Taking Charge

  Pseudocapacitors are effective at storing energy in part because of the vacant spots where oxygen ions can be stored.

Pseudocapacitors are effective at storing energy in part because of the vacant spots where oxygen ions can be stored.

All-electric vehicles, like the Nissan Leaf, have been slow to catch on in the U.S., in part because they have a short driving range, require large, expensive batteries and take several hours to charge. To solve these problems, scientists and engineers have been experimenting with energy storage devices called pseudocapacitors that can charge and discharge much faster than commercial batteries. Combined with batteries, they offer the best of both worlds: long-term energy storage and rapid charging.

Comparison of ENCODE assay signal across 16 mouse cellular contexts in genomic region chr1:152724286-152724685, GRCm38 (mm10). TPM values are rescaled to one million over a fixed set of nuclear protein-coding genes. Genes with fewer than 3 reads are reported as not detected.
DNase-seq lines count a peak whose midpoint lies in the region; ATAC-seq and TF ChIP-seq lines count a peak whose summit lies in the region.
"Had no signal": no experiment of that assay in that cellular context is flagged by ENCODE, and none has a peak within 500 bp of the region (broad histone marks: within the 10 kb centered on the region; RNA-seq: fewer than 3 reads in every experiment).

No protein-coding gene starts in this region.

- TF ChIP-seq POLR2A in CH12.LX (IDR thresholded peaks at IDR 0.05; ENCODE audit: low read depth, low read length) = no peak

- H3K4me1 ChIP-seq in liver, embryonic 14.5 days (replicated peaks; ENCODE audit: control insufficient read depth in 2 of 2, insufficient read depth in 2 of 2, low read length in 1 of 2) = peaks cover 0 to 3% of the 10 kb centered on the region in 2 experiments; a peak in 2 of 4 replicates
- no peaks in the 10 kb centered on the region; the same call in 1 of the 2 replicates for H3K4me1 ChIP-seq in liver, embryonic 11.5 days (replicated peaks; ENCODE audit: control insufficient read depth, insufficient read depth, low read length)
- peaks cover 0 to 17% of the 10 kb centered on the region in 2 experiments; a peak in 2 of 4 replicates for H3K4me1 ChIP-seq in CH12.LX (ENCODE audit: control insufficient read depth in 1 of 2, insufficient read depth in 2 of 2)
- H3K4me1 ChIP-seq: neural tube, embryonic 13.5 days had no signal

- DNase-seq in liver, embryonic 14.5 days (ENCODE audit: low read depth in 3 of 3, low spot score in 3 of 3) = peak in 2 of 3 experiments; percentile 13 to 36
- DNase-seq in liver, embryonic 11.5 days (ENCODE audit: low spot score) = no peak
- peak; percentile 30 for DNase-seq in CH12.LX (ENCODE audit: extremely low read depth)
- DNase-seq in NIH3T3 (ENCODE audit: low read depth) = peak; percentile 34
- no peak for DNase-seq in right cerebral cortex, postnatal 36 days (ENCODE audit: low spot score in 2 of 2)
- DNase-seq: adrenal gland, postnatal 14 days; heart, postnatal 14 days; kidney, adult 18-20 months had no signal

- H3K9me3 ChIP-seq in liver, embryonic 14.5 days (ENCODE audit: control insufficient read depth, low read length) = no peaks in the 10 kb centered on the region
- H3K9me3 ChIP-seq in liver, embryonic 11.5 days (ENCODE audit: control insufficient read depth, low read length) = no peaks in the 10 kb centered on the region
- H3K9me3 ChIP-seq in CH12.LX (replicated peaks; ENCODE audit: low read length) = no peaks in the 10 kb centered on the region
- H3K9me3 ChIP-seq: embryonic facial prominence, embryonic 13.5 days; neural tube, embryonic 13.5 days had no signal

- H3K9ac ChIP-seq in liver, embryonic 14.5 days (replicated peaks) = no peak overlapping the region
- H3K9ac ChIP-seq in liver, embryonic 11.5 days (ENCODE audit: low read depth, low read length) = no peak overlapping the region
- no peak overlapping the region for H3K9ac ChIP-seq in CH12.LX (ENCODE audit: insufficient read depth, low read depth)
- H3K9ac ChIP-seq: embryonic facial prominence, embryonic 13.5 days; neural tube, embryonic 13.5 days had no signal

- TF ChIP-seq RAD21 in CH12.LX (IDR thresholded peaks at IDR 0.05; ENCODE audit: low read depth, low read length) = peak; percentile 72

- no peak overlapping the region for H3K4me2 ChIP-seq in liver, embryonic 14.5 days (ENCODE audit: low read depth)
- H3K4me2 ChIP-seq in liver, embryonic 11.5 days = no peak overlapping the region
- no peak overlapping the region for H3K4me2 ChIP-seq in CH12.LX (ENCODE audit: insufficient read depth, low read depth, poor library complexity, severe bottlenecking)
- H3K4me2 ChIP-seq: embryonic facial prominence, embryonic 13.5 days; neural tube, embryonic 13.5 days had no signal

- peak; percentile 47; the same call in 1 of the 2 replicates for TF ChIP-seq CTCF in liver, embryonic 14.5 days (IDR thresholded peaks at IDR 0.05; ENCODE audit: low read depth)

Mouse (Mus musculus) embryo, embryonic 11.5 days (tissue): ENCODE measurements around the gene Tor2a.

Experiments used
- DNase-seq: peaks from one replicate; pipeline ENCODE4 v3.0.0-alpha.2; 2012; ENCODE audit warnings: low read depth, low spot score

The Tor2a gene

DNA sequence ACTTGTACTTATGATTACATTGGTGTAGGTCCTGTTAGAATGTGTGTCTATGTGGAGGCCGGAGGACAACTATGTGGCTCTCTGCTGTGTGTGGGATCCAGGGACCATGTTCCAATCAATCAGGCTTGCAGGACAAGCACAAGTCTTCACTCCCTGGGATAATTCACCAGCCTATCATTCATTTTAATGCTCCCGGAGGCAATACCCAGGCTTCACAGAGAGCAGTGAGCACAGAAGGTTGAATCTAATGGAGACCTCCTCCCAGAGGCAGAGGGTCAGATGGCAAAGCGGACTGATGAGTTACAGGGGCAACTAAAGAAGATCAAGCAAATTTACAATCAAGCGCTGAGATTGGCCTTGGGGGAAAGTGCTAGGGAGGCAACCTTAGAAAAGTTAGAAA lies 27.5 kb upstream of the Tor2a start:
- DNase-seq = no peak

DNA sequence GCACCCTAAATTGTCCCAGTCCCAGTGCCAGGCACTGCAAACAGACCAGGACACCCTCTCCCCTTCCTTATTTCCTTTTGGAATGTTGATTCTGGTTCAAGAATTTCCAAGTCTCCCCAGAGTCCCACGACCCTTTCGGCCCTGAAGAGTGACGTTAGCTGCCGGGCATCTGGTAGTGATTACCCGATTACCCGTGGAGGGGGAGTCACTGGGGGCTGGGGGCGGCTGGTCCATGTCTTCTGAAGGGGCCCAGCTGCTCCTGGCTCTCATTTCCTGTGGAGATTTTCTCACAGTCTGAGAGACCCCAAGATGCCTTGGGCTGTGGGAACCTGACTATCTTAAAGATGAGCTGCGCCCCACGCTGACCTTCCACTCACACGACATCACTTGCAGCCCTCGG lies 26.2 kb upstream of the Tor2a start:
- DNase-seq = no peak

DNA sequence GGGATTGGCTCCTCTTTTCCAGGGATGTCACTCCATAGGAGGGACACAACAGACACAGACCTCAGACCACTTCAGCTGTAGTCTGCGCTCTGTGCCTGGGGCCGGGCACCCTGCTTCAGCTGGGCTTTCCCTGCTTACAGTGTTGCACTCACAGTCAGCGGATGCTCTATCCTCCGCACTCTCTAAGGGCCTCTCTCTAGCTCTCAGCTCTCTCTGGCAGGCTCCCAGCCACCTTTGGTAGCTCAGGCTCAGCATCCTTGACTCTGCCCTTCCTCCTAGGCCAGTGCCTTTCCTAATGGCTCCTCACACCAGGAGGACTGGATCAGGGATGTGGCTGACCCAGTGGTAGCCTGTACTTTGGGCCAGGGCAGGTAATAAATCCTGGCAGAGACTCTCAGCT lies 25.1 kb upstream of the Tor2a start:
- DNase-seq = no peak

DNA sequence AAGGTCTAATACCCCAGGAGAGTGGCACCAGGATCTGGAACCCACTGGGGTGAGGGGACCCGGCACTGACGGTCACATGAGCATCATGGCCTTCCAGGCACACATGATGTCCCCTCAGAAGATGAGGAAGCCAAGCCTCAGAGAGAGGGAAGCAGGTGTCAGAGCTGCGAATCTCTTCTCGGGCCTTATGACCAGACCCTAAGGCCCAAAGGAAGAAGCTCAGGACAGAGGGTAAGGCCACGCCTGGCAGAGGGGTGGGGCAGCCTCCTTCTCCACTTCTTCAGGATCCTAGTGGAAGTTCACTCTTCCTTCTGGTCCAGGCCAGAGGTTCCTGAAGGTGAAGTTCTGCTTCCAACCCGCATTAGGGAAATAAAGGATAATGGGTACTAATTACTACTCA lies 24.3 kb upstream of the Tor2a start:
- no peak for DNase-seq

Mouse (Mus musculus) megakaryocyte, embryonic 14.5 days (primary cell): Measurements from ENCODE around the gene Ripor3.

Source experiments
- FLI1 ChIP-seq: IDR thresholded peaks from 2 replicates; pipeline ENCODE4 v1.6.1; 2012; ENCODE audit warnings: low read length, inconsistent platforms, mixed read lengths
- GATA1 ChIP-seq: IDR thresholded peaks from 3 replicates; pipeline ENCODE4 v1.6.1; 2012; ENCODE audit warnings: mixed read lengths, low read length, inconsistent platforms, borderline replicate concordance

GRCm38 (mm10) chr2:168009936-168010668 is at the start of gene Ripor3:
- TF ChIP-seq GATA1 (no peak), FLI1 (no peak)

Unlike other devices, the team’s is the first to use oxygen anions (negatively-charged ions) instead of cations (positive ions) to store its energy.

Now a team of scientists led by Keith Stevenson, Louis Nicolas Vauquelin Regents Professor in Inorganic Chemistry, has developed the first of a new class of pseudocapacitor that could eventually lead to better electric vehicles. Unlike other devices, the team’s is the first to use oxygen anions (negatively-charged ions) instead of cations (positive ions) to store its energy.

“One main advantage of oxygen ions is that they allow you to theoretically store double the energy, providing two electrons per ion stored,” said Tyler Mefford, graduate student and lead author of the study in Nature Materials.

Another benefit is that, unlike cation-based pseudocapacitors, which use rare and expensive metals, this anion-based device uses cheap metals that are abundant in Earth’s crust.

Improved pseudocapacitors may also find applications in fast-charging cell phones or in electric power grids to stabilize electricity flow from fickle solar panels and wind turbines.

Go online for more information on this and the year in discoveries: links.utexas.edu/ubbqqj

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